When Olivia asked this question, I quickly realized that I would not make this beautiful woman feel the way we did when we went out on the town for some fun in the midst of torturous cancer treatments.
I looked at Olivia and said, "Honey, She is sick, I bet she has cancer." We all three looked up at this women. I could see her shoulders drop with relief and she immediately began pouring her story out to the three of us.
My carefree weekend of playing, swimming, splurging, laughing and love seemed a little selfish now as I heard her explain that when she was 34, she was diagnosed with breast cancer. She had a bilateral mastectomy and a complete hysterectomy as well as aggressive treatment to try to save her life for herself, her family, and her three young children. She continued saying, "I really thought I had beat it, and my family started to move on and then last fall... I am 37 now... I came down with a horrible headache. I immediately when to my doctor to see if there way anything wrong."
She stood in the locker room with her feet apart and her arms straight out to her sides. At our house if you do that action, it is followed up with, "I am thiiiiissssss big." But for her, she said the doctors told her to stand like that, close her eyes and see what happens. She said she did as they instructed and she immediately fell straight backwards. She was sent immediately for a scan and within an hour and a half, she was told the news. A brain tumor.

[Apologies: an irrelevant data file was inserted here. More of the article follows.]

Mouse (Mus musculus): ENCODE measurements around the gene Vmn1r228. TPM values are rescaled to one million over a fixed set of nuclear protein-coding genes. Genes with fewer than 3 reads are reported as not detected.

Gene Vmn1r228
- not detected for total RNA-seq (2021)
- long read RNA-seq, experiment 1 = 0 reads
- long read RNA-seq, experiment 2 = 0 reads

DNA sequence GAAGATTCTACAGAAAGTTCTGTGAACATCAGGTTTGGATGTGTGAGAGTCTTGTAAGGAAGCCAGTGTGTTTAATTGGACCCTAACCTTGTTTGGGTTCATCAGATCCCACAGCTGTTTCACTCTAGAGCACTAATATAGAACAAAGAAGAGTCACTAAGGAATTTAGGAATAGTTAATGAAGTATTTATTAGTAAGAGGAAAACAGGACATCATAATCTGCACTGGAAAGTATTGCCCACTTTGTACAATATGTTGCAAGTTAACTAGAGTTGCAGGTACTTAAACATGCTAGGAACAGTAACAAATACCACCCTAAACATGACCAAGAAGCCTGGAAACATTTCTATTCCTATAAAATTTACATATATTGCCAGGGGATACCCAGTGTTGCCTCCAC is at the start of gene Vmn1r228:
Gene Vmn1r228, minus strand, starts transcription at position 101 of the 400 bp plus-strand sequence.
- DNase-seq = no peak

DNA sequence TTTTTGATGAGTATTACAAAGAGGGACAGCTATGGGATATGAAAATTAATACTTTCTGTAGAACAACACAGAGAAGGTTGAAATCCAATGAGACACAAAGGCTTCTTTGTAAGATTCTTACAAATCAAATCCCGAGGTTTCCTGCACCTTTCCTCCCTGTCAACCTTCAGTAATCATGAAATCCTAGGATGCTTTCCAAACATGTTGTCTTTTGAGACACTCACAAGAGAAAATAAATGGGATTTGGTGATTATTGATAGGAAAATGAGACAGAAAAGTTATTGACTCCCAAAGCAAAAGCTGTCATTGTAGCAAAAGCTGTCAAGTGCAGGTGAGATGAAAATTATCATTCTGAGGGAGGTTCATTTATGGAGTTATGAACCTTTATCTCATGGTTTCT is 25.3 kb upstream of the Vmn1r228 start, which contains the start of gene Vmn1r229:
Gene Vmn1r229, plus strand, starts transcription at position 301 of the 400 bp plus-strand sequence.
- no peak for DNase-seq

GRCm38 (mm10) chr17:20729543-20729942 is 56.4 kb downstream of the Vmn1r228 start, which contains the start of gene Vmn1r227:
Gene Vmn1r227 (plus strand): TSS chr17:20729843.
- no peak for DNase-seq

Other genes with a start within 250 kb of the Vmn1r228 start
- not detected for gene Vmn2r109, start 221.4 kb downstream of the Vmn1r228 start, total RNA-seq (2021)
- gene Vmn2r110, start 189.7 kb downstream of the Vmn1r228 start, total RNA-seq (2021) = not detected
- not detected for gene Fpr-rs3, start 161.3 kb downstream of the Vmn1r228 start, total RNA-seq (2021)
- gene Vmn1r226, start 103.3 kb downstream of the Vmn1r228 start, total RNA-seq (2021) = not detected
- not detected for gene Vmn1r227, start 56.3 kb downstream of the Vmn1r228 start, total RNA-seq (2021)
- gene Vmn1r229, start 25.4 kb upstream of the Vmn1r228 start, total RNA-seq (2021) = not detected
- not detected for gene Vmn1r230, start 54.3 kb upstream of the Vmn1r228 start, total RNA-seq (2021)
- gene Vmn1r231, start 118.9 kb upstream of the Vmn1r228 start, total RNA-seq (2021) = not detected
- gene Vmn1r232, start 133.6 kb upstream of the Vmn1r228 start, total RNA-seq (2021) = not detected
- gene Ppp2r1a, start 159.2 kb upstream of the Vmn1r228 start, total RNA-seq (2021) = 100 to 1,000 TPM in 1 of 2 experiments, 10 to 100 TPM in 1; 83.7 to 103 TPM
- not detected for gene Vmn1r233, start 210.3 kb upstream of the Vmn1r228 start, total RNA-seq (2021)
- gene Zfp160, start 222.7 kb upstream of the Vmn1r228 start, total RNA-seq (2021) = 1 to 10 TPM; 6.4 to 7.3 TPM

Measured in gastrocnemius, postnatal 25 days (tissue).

Not just one brain tumor, but three. The largest was over 5 cm big. Without pity, but with respect, I asked questions, I explained to my children a bit about cancer and reminded them about their Grandpa Rick.
Our new friend was not just diagnosed with three brain tumors, but three brain tumors and the word "Terminal". She said, "they have done everything they can for me and now I am terminal. I am here just having fun with my family." She looked down at Olivia and Ava and said, "the medicine my doctors gave me made my hair fall out, but my family took my real hair and had a wig made for me, isn't that great... I am not sure the chlorine would be very good for it, so I did not bring it to the pool."
We finished dressing, wished her luck and headed on our way home. We pushed open the heavy door of the locker room and went out to meet Zach. Back into the noisy pool where people were running, playing, laughing without a care in the world. The same way were were minutes before. Minutes before we met our new friend. I thought of our weekend in a whole new way now.
We drove home and I thought more and more about this beautiful woman. I thought about her family, I wondered how old those three kids were, how much time she has, when her next treatment might be... how glad I was that my children were able to meet someone like this. Someone like my dad who (even though he was sick) he lived... he did not live with cancer, but he lived life to the fullest, ever day that he had.